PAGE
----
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SOURCE Transdyne Corporation
SAN DIEGO, Feb. 5, 2014 /PRNewswire/ -- The visionary evolutionist, Lynn Margulis, taught the importance of envisioning the Earth as a whole, rather than as unrelated segments spread among various scientific specialties. In that spirit, and in the broader framework of the Solar System, Transdyne Corporation's J. Marvin Herndon presents the science behind a new, a self-consistent vision of the nature of matter in the Solar System, and the formation, dynamics and energy sources of planets. Herndon's concept differs profoundly from the half-century old, popular, but problematic version of planetary formation.
As described in Herndon's general article in Current Science, in the main planets formed directly by condensing and raining out from within giant gaseous protoplanets at high pressures and high temperatures. Under those conditions, liquid core-formation preceded mantle-formation; core-composition was established during condensation based upon the relative solubilities of elements, including uranium, in liquid iron in equilibrium with a gas of solar composition at high pressures and high temperatures. Uranium settled to the central region and formed planetary nuclear fission reactors, producing heat and planetary magnetic fields.
Earth's complete condensation included a 300 Earth-mass gigantic gas/ice shell whose weight bore down and compressed the rocky kernel to about 66% of Earth's present diameter. T-Tauri eruptions, associated with the thermonuclear ignition of the Sun, stripped the gases away from the Earth and the inner planets. The T-Tauri outbursts stripped a portion of Mercury's incompletely condensed protoplanet and transported it to the region between Mars and Jupiter where it fused with in-falling oxidized condensate from the outer regions of the Solar System forming the parent matter of ordinary chondrite meteorites, the main-Belt asteroids, and veneer for the inner planets, especially Mars.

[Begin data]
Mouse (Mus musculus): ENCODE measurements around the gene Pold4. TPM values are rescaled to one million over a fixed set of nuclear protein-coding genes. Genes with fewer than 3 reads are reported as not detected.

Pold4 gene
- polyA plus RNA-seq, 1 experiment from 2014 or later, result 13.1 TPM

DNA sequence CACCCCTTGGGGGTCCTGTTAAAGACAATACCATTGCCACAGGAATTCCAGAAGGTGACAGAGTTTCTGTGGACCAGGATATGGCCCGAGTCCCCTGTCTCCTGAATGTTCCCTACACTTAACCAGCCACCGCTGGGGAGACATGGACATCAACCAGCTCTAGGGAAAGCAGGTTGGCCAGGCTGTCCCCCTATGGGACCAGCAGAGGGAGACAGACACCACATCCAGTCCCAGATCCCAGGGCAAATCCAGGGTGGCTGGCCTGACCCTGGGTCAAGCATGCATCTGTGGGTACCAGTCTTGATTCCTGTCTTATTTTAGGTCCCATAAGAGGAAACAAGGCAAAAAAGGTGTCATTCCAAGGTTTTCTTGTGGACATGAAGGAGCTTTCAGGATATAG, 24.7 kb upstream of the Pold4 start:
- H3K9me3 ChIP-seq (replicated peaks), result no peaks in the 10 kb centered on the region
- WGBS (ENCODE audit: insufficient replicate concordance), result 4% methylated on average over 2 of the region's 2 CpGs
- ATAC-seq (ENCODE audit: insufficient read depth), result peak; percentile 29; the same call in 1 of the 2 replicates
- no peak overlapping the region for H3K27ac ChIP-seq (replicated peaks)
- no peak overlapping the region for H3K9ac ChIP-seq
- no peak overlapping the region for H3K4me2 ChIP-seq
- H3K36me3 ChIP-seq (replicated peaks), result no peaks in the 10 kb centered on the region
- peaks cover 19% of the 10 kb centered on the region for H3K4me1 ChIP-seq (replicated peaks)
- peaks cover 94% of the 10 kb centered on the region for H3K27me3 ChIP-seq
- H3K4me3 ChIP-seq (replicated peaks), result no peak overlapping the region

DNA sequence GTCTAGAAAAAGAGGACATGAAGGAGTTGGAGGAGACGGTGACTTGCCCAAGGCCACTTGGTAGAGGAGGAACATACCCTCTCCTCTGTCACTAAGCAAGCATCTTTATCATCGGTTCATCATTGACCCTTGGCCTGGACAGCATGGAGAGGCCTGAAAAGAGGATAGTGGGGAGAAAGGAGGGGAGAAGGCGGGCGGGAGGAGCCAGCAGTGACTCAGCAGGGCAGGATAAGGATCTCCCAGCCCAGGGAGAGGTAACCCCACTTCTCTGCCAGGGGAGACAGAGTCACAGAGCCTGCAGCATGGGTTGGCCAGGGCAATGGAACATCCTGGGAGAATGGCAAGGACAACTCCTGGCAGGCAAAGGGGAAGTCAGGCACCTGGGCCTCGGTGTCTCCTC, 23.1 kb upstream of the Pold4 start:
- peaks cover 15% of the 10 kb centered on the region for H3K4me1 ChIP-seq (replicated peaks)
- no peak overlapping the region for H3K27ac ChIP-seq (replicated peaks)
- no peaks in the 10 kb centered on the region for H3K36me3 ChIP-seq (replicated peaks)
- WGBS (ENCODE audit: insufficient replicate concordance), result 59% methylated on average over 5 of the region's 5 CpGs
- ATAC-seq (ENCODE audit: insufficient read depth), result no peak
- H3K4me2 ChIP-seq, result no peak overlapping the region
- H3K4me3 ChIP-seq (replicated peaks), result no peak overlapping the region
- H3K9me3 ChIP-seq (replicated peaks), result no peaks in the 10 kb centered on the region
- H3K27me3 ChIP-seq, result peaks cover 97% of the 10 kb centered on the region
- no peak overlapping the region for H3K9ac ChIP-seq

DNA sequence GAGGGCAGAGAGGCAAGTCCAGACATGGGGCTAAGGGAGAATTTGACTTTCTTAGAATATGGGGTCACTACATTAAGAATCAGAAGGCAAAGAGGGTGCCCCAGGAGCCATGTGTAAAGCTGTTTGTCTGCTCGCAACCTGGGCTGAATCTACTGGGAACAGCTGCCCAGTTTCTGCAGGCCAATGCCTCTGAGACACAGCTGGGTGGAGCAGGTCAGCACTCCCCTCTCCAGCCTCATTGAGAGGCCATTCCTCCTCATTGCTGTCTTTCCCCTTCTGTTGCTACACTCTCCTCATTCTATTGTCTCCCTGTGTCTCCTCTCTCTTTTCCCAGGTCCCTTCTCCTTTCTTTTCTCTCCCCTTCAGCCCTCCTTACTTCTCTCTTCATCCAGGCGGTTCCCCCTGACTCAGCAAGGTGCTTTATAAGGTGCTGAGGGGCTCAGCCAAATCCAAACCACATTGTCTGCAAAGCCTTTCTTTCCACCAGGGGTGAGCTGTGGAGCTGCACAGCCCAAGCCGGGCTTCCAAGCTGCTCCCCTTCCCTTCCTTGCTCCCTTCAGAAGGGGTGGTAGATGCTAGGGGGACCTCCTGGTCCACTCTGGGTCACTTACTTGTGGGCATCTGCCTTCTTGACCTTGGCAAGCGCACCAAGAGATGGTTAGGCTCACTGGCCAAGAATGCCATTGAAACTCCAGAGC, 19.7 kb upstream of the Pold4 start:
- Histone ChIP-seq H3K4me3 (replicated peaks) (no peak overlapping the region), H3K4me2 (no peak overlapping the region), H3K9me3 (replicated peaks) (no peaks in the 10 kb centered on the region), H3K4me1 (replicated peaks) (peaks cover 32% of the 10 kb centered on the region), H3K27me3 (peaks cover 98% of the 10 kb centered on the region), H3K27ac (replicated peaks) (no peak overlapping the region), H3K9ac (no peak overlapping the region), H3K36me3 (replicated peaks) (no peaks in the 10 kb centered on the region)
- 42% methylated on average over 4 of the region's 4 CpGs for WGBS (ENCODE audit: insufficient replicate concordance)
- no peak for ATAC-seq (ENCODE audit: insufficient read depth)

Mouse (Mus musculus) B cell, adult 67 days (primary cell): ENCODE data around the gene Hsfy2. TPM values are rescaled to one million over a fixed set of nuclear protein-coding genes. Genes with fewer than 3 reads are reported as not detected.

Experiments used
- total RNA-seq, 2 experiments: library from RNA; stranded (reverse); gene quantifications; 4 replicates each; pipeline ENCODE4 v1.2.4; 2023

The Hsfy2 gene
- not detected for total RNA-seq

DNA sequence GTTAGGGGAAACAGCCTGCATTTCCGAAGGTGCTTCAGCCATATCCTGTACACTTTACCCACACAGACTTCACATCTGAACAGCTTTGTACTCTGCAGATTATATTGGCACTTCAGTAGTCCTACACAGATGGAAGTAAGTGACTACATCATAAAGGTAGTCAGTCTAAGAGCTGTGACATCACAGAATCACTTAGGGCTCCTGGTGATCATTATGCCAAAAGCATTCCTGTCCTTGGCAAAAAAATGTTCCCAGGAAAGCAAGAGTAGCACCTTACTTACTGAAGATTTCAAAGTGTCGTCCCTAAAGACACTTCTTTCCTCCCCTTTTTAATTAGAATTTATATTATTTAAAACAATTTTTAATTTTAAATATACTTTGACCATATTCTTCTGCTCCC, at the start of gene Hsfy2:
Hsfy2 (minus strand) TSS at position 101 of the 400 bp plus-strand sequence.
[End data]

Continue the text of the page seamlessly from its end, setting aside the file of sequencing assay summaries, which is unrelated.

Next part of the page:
With its massive gas/ice shell removed, pressure began to build in the compressed rocky kernel of Earth and eventually the rigid crust began to crack. The major energy source for planetary decompression and for heat emplacement at the base of the crust, source of the geothermal gradient, is the stored energy of protoplanetary compression. In response to decompression-driven volume increases, cracks form to increase surface area and fold-mountain ranges form to accommodate changes in curvature. This is the basis of geology.
One of the most profound mysteries of modern planetary science is this: As the terrestrial planets are more-or-less of common chondritic composition, how does one account for the marked differences in their surface dynamics? In the article, J. Marvin Herndon posits differences among the inner planets are principally due to the degree of gas/ice compression experienced during formation, which is why Mars essentially lacks a 'geothermal gradient', implying potentially greater subsurface water reservoir capacity than previously expected. In contrast, planetocentric georeactor nuclear fission, responsible for magnetic field generation and concomitant heat production, is applicable both to compressed and non-compressed planets and large moons.
Freely download Herndon's New Indivisible Planetary Science Paradigm at:
J. Marvin Herndon, Ph.D.
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